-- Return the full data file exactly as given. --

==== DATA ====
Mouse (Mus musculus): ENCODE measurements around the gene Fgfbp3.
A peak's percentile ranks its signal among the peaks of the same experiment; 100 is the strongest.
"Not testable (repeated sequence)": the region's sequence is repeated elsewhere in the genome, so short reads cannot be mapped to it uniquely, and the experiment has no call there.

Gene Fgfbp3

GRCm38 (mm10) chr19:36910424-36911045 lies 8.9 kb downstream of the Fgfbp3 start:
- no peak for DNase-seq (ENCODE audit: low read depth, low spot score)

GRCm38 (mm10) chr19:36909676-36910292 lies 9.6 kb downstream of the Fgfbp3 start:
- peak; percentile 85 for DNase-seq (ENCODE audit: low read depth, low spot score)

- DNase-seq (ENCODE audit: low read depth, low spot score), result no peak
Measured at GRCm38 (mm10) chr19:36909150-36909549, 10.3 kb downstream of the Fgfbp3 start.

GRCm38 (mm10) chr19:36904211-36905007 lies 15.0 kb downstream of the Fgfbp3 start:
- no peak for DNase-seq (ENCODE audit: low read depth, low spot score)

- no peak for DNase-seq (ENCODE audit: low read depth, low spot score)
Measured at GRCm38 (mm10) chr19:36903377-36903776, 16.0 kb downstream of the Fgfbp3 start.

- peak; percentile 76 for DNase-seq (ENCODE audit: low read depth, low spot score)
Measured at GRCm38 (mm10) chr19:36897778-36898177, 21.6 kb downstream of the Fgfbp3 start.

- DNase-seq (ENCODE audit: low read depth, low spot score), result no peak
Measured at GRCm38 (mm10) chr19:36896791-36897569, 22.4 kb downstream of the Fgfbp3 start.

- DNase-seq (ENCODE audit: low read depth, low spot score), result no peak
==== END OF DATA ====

Mouse (Mus musculus): ENCODE measurements around the gene Fgfbp3.
A peak's percentile ranks its signal among the peaks of the same experiment; 100 is the strongest.
"Not testable (repeated sequence)": the region's sequence is repeated elsewhere in the genome, so short reads cannot be mapped to it uniquely, and the experiment has no call there.

Gene Fgfbp3

GRCm38 (mm10) chr19:36910424-36911045 lies 8.9 kb downstream of the Fgfbp3 start:
- no peak for DNase-seq (ENCODE audit: low read depth, low spot score)

GRCm38 (mm10) chr19:36909676-36910292 lies 9.6 kb downstream of the Fgfbp3 start:
- peak; percentile 85 for DNase-seq (ENCODE audit: low read depth, low spot score)

- DNase-seq (ENCODE audit: low read depth, low spot score), result no peak
Measured at GRCm38 (mm10) chr19:36909150-36909549, 10.3 kb downstream of the Fgfbp3 start.

GRCm38 (mm10) chr19:36904211-36905007 lies 15.0 kb downstream of the Fgfbp3 start:
- no peak for DNase-seq (ENCODE audit: low read depth, low spot score)

- no peak for DNase-seq (ENCODE audit: low read depth, low spot score)
Measured at GRCm38 (mm10) chr19:36903377-36903776, 16.0 kb downstream of the Fgfbp3 start.

- peak; percentile 76 for DNase-seq (ENCODE audit: low read depth, low spot score)
Measured at GRCm38 (mm10) chr19:36897778-36898177, 21.6 kb downstream of the Fgfbp3 start.

- DNase-seq (ENCODE audit: low read depth, low spot score), result no peak
Measured at GRCm38 (mm10) chr19:36896791-36897569, 22.4 kb downstream of the Fgfbp3 start.

- DNase-seq (ENCODE audit: low read depth, low spot score), result no peak